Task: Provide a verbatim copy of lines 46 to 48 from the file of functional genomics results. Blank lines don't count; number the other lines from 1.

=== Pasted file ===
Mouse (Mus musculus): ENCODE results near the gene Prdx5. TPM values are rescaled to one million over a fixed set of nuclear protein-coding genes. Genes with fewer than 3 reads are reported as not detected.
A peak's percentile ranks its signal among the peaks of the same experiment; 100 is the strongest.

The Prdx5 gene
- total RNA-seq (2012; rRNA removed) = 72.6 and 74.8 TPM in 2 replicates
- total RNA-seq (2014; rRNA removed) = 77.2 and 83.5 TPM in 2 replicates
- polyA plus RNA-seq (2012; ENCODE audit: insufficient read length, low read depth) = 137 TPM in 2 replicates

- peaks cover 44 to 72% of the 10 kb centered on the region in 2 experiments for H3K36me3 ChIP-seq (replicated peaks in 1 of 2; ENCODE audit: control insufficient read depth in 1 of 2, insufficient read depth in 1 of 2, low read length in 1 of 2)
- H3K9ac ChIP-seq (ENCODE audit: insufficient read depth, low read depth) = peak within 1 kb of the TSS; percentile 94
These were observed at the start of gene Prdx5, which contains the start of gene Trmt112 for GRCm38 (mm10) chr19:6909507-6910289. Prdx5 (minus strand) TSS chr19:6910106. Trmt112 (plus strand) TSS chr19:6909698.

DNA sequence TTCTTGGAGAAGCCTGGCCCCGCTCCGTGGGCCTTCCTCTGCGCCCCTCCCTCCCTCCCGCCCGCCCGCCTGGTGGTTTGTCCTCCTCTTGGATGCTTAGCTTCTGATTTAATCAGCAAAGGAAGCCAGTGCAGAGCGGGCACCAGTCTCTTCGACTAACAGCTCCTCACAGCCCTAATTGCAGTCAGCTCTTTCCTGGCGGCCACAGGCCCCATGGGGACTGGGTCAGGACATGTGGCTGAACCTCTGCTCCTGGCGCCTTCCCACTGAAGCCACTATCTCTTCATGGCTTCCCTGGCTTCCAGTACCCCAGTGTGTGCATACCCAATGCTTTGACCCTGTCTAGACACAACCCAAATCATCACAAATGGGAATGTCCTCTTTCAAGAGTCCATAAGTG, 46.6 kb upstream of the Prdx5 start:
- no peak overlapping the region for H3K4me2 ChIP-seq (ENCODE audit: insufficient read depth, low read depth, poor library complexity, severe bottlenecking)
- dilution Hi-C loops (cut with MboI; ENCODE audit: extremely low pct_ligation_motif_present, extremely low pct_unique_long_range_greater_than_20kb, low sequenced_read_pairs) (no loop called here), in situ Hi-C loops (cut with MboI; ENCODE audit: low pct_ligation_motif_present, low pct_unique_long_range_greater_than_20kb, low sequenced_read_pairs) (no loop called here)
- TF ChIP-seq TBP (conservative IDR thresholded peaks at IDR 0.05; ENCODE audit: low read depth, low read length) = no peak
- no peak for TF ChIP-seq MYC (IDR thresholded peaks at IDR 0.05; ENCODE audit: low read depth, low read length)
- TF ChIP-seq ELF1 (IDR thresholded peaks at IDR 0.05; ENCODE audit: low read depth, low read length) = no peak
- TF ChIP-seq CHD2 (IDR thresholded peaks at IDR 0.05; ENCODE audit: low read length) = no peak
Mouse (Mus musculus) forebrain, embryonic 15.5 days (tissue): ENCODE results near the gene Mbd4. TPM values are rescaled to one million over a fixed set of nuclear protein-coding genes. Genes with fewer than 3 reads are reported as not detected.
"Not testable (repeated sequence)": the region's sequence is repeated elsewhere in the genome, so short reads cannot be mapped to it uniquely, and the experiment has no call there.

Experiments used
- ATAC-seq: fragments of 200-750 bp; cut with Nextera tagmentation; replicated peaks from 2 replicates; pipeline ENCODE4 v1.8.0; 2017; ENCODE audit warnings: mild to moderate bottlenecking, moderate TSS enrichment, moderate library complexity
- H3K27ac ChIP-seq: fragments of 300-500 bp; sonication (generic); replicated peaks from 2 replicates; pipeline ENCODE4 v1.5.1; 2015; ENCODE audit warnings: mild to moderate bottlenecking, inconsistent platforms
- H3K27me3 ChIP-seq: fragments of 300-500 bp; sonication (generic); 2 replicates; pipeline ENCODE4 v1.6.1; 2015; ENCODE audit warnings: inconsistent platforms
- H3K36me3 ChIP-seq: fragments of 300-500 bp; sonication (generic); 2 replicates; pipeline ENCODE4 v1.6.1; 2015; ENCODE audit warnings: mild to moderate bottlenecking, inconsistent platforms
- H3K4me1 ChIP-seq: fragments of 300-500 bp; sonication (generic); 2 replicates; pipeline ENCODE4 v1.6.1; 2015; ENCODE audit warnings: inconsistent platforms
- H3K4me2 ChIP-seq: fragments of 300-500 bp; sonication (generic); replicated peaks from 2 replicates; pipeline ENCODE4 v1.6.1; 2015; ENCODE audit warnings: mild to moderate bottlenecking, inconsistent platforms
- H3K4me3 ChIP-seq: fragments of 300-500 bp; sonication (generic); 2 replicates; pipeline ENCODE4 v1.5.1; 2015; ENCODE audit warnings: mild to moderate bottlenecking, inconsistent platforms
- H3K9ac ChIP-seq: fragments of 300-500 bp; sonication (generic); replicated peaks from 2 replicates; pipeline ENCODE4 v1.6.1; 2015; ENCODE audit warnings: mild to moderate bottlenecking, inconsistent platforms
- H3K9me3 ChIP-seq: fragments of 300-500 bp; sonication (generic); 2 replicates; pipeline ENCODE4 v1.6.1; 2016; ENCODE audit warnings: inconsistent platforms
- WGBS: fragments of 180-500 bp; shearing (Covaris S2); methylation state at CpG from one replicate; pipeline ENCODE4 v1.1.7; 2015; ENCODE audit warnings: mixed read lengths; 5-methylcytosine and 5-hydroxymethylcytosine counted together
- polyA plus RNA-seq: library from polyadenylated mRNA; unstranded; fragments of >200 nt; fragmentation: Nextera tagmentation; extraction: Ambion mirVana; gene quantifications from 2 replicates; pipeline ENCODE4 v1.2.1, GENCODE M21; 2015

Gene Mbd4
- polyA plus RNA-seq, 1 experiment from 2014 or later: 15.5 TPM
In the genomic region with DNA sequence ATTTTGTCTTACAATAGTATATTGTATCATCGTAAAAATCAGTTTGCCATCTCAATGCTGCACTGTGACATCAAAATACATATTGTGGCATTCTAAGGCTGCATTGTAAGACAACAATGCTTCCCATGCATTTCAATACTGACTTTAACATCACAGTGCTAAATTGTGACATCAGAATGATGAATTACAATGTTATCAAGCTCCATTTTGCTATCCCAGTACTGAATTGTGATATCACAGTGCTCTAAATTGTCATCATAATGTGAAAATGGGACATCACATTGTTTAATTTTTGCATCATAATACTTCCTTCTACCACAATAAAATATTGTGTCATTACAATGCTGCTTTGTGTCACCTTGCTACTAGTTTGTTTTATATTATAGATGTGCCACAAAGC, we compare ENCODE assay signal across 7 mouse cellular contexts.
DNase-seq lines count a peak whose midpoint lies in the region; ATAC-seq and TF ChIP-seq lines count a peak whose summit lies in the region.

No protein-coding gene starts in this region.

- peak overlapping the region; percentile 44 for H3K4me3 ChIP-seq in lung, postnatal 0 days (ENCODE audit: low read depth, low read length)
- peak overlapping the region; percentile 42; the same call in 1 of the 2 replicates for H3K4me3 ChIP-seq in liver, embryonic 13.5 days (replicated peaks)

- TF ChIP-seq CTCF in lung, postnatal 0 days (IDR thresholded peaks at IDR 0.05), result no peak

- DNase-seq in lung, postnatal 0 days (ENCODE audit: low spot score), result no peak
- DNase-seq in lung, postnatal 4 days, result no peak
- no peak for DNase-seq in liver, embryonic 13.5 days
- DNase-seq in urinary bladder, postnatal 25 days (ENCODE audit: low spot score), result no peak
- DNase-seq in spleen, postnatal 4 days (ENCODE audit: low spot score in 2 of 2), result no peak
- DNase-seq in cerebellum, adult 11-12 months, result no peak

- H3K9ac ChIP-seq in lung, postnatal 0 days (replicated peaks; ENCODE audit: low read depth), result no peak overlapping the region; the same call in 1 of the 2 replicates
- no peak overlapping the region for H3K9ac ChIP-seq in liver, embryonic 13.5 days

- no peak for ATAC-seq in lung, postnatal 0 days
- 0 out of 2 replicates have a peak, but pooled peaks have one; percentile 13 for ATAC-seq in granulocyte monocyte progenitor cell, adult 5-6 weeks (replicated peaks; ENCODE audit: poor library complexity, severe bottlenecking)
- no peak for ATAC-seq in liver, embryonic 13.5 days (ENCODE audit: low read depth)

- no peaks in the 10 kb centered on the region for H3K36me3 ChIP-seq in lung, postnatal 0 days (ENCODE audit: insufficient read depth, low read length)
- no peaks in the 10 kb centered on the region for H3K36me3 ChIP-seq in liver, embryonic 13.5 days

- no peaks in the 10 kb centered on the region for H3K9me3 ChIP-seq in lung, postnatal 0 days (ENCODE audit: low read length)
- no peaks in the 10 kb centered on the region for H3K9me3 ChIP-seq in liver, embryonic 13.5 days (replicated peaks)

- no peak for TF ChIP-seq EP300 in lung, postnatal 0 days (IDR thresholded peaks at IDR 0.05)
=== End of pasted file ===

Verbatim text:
- no peak overlapping the region for H3K9ac ChIP-seq in liver, embryonic 13.5 days

- no peak for ATAC-seq in lung, postnatal 0 days
- 0 out of 2 replicates have a peak, but pooled peaks have one; percentile 13 for ATAC-seq in granulocyte monocyte progenitor cell, adult 5-6 weeks (replicated peaks; ENCODE audit: poor library complexity, severe bottlenecking)